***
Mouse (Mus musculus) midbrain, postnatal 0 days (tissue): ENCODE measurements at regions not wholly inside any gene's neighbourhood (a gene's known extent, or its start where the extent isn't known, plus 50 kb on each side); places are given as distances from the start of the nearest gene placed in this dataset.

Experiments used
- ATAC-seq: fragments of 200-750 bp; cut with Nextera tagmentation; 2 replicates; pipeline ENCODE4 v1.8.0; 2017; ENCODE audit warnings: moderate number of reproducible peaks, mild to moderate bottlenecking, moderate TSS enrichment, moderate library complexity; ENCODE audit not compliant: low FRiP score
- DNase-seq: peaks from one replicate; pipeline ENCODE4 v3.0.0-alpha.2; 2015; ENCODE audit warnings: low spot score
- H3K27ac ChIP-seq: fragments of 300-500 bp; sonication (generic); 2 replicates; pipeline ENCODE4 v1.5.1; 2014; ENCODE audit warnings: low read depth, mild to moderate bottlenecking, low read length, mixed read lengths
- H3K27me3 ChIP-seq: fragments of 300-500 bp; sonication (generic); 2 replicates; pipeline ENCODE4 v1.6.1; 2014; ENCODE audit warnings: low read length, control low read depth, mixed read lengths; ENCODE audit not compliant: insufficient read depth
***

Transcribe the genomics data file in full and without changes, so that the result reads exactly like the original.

Mouse (Mus musculus) midbrain, postnatal 0 days (tissue): ENCODE measurements at regions not wholly inside any gene's neighbourhood (a gene's known extent, or its start where the extent isn't known, plus 50 kb on each side); places are given as distances from the start of the nearest gene placed in this dataset.

Experiments used
- ATAC-seq: fragments of 200-750 bp; cut with Nextera tagmentation; 2 replicates; pipeline ENCODE4 v1.8.0; 2017; ENCODE audit warnings: moderate number of reproducible peaks, mild to moderate bottlenecking, moderate TSS enrichment, moderate library complexity; ENCODE audit not compliant: low FRiP score
- DNase-seq: peaks from one replicate; pipeline ENCODE4 v3.0.0-alpha.2; 2015; ENCODE audit warnings: low spot score
- H3K27ac ChIP-seq: fragments of 300-500 bp; sonication (generic); 2 replicates; pipeline ENCODE4 v1.5.1; 2014; ENCODE audit warnings: low read depth, mild to moderate bottlenecking, low read length, mixed read lengths
- H3K27me3 ChIP-seq: fragments of 300-500 bp; sonication (generic); 2 replicates; pipeline ENCODE4 v1.6.1; 2014; ENCODE audit warnings: low read length, control low read depth, mixed read lengths; ENCODE audit not compliant: insufficient read depth